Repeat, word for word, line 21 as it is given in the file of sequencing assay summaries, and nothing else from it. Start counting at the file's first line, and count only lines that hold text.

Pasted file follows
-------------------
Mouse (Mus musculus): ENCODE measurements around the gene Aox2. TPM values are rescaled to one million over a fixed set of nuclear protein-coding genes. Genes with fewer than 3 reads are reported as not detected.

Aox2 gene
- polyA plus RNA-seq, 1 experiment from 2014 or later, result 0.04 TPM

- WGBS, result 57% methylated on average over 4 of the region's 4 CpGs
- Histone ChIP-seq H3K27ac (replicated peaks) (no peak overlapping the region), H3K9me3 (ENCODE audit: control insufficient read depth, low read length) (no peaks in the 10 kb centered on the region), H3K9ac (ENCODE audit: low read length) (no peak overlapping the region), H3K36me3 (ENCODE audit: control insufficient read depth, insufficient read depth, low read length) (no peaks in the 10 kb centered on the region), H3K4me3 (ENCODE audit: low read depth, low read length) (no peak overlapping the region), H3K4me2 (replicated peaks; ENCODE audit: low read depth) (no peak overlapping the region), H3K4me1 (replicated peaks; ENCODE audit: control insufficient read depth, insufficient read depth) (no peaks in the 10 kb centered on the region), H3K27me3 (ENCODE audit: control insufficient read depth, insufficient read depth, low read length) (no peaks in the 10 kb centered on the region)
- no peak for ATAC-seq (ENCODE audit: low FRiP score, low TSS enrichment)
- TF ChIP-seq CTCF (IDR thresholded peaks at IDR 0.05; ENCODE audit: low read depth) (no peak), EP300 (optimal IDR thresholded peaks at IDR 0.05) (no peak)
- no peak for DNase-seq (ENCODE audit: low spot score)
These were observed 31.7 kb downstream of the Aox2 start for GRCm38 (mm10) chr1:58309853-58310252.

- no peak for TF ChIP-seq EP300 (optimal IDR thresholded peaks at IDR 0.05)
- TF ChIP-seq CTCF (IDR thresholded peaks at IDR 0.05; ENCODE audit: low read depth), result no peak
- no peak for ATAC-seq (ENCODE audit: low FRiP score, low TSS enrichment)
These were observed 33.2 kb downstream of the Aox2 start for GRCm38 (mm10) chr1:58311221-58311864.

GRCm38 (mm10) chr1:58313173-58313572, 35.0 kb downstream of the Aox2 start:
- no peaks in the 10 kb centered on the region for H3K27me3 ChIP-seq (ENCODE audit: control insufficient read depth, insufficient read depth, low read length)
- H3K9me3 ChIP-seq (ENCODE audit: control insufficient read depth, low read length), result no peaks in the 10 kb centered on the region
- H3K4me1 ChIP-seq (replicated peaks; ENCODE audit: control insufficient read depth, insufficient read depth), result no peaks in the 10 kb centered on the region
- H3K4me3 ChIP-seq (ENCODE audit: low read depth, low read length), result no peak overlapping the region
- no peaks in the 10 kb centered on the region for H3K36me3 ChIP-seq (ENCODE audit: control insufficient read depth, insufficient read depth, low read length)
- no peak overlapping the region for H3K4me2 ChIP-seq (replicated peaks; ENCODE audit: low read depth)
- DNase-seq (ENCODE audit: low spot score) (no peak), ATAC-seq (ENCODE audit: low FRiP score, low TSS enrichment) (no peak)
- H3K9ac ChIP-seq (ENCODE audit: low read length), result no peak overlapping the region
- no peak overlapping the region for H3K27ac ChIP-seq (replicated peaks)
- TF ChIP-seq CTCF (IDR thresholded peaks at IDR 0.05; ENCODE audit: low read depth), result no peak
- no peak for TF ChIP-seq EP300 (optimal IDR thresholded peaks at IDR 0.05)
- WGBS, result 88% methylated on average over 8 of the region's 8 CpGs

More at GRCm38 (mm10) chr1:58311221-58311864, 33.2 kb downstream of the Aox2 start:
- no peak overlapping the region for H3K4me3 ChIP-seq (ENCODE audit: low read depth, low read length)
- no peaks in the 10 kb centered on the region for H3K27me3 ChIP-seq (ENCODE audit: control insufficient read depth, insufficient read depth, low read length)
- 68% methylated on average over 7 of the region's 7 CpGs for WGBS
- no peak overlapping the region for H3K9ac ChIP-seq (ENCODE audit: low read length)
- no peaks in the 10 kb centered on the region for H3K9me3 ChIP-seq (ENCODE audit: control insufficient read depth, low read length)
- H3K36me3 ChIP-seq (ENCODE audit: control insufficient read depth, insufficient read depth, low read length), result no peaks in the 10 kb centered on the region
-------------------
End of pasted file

- DNase-seq (ENCODE audit: low spot score) (no peak), ATAC-seq (ENCODE audit: low FRiP score, low TSS enrichment) (no peak)